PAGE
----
One of my earliest memories of books was Noddy Goes to Toyland and Noddy and his Car by Enid Blyton. These were borrowed from the library on several of my family’s fortnightly evening visits there. Too impatient to wait until we got home to read them, I would snatch looks at the pages each time my father’s car drove past a streetlight.
When it came to daytime playtime my enthusiastic reading of Noddy became part of my life. I had been struck, you see, by the ease in Noddy Goes to Toyland with which Noddy moved into Toyland and built a house. I think I also fancied the idea that Noddy had run away from his previous home in search of independence. This independence was especially evident when Noddy hired himself out as a taxi driver in Noddy and his Car. Live by yourself in a dear little house! Earn money by working! Oh yes, this was going to be the life for me. And so I travelled around our suburban streets on my tricycle (which had a passenger seat), pretending I was Noddy in his car. And I moved things around in my bedroom to simulate Noddy’s own house.
But not being able to pipe running water into my own bedroom flummoxed me, and using a basin of water would not have been sustainable. Unlike Noddy, who turned to Big Ears to help him problem-solve issues with his unhappy car passengers, I didn’t ask anyone for help solving my water crisis. Thus ended my pursuit of complete independence. Real life was not so simple after all.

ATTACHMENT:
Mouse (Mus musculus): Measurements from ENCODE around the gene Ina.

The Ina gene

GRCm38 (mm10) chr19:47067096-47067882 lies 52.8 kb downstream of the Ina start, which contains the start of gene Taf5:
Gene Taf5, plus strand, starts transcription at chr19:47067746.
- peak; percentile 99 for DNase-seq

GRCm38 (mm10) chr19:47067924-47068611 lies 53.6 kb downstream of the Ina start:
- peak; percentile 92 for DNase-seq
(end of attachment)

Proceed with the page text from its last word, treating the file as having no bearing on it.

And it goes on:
Noddy was a wooden toy, though, a toy, who, somewhat reminiscent of Pinnochio, had been carved by a carpenter. Unlike Pinnochio, who wanted to be a real boy, Noddy wanted to remain a toy. Likewise, I like to think that – even as a child of four or five – I knew that none of Noddy and his lifestyle was or could be real. Noddy was a toy after all and his and my forays into games were just that – games. I simply, and willingly, entered into a ‘contract of make believe’ with my books.